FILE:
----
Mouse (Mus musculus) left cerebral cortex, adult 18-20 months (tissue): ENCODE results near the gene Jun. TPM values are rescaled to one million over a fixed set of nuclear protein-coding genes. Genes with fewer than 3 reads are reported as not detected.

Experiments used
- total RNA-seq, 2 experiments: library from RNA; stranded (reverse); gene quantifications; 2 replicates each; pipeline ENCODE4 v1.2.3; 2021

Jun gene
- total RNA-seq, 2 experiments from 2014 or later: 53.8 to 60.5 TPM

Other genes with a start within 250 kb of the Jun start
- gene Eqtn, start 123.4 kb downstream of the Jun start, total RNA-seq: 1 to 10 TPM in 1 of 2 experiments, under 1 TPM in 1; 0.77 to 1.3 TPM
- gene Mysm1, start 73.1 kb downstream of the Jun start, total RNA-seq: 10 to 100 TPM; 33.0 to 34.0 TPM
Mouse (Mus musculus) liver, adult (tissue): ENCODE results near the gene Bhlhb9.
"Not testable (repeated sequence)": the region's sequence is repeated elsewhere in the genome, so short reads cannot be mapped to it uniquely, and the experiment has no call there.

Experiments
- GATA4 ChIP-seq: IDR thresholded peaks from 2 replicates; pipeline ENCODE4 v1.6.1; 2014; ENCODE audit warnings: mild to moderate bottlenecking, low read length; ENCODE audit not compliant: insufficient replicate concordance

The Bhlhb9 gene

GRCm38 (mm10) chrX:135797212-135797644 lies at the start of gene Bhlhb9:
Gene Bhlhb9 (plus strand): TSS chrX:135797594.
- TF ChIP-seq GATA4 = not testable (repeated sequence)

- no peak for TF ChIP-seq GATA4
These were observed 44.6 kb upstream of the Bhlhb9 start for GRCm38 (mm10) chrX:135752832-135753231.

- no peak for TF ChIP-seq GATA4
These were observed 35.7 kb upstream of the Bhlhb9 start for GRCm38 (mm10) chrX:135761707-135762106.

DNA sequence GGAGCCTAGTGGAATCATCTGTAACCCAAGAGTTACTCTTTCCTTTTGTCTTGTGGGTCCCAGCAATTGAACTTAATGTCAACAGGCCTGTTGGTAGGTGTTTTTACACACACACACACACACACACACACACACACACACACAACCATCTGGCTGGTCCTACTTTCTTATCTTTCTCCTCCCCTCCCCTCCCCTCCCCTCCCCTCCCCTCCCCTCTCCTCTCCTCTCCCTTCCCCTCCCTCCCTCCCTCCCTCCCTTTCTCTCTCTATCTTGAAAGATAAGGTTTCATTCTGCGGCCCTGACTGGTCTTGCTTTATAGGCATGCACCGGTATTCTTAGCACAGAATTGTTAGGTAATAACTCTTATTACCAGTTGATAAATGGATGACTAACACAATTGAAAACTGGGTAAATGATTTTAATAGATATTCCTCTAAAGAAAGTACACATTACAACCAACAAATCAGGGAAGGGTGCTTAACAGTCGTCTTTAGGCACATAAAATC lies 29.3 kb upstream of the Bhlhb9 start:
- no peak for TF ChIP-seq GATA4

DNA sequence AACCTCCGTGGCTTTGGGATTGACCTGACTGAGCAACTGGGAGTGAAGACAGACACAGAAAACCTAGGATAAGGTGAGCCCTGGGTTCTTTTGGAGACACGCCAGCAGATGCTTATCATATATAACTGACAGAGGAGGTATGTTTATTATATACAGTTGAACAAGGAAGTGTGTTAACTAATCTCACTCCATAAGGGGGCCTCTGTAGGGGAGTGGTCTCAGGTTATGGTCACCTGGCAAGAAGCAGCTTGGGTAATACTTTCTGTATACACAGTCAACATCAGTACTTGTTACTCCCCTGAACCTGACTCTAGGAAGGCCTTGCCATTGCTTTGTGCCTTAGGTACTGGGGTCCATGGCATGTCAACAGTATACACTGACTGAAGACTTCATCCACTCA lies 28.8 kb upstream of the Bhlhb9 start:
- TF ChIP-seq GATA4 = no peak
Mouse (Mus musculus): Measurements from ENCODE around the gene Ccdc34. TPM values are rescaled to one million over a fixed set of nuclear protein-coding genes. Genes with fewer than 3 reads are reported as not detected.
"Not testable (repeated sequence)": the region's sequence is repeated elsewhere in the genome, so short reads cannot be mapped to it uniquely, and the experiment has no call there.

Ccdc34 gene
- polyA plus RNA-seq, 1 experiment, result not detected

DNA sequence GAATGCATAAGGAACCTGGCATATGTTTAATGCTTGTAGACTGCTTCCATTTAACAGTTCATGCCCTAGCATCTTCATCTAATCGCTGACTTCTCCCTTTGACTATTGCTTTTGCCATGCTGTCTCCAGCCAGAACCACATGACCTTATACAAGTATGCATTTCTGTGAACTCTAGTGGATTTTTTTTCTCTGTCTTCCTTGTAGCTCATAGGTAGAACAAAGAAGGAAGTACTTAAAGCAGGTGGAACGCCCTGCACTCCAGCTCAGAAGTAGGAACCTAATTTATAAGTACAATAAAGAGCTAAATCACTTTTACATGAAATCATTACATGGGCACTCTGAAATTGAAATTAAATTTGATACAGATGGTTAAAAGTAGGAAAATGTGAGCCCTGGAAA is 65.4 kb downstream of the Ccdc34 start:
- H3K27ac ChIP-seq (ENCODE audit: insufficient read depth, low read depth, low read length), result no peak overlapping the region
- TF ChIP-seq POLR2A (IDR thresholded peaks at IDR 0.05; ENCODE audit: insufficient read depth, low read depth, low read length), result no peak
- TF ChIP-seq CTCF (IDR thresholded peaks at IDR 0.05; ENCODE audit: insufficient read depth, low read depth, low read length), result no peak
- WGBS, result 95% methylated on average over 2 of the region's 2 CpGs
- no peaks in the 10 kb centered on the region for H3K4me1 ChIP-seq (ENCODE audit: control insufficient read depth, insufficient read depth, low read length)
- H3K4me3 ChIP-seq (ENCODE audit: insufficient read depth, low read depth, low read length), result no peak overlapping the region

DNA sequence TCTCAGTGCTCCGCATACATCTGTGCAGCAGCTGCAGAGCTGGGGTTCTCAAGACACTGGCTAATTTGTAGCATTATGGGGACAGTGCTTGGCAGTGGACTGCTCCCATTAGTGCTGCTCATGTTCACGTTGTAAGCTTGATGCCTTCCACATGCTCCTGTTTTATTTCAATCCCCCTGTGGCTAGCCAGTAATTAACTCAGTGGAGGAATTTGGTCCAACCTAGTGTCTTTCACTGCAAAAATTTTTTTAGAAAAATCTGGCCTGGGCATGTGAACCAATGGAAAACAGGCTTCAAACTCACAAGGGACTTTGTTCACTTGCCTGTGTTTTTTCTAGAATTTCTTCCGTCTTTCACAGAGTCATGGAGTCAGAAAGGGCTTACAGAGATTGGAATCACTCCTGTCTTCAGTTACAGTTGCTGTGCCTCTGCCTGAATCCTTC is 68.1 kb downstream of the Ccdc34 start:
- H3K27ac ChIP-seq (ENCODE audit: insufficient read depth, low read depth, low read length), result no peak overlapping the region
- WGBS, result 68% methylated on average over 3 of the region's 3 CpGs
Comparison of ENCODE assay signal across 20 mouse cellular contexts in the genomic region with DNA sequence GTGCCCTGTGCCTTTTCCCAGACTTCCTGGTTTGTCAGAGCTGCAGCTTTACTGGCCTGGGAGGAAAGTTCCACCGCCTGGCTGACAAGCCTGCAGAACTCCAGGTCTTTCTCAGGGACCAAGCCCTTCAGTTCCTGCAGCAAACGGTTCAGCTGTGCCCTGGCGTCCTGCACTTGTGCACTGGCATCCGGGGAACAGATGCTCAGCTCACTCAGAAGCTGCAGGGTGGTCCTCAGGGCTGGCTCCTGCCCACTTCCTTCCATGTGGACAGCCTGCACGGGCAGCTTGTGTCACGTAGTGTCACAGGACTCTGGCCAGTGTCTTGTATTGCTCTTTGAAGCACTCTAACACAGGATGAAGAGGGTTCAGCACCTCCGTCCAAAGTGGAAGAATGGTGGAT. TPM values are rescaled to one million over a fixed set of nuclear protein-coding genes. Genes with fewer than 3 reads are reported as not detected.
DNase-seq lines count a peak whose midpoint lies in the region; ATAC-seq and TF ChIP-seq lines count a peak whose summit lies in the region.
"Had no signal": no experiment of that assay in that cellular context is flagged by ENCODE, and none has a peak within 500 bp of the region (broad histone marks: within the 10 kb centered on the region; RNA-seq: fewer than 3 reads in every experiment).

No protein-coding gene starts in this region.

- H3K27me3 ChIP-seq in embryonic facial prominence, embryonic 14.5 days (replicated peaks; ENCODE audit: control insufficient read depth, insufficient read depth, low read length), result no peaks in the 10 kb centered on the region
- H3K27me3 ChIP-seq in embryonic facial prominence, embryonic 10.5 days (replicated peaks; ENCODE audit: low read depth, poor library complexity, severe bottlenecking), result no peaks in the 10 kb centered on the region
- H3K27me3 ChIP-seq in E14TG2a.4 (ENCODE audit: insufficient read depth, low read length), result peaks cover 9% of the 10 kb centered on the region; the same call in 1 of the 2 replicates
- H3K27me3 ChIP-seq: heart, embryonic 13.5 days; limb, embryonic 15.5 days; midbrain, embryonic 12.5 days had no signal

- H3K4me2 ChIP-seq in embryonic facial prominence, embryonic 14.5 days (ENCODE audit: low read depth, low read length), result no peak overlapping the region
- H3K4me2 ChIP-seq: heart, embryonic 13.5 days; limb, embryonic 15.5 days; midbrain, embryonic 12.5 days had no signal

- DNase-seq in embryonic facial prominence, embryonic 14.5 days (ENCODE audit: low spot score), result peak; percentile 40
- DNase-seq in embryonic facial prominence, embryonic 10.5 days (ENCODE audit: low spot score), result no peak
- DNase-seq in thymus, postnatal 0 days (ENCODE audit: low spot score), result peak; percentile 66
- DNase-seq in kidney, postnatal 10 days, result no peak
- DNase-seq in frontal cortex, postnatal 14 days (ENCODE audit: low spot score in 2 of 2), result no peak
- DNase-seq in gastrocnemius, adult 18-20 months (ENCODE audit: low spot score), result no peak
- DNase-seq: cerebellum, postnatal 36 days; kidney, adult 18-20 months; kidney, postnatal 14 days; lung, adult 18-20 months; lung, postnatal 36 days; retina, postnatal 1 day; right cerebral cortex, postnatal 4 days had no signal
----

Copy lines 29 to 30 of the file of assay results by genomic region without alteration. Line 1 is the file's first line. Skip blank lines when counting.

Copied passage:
DNA sequence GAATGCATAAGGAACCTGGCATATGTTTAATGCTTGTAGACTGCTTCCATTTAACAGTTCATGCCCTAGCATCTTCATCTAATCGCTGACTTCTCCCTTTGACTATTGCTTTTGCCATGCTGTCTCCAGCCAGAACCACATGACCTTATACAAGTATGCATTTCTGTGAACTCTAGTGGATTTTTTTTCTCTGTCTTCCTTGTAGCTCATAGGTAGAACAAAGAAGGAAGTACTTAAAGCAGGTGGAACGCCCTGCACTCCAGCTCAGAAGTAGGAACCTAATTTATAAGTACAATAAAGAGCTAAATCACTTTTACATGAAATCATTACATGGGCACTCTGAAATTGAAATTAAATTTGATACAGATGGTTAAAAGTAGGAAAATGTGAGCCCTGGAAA is 65.4 kb downstream of the Ccdc34 start:
- H3K27ac ChIP-seq (ENCODE audit: insufficient read depth, low read depth, low read length), result no peak overlapping the region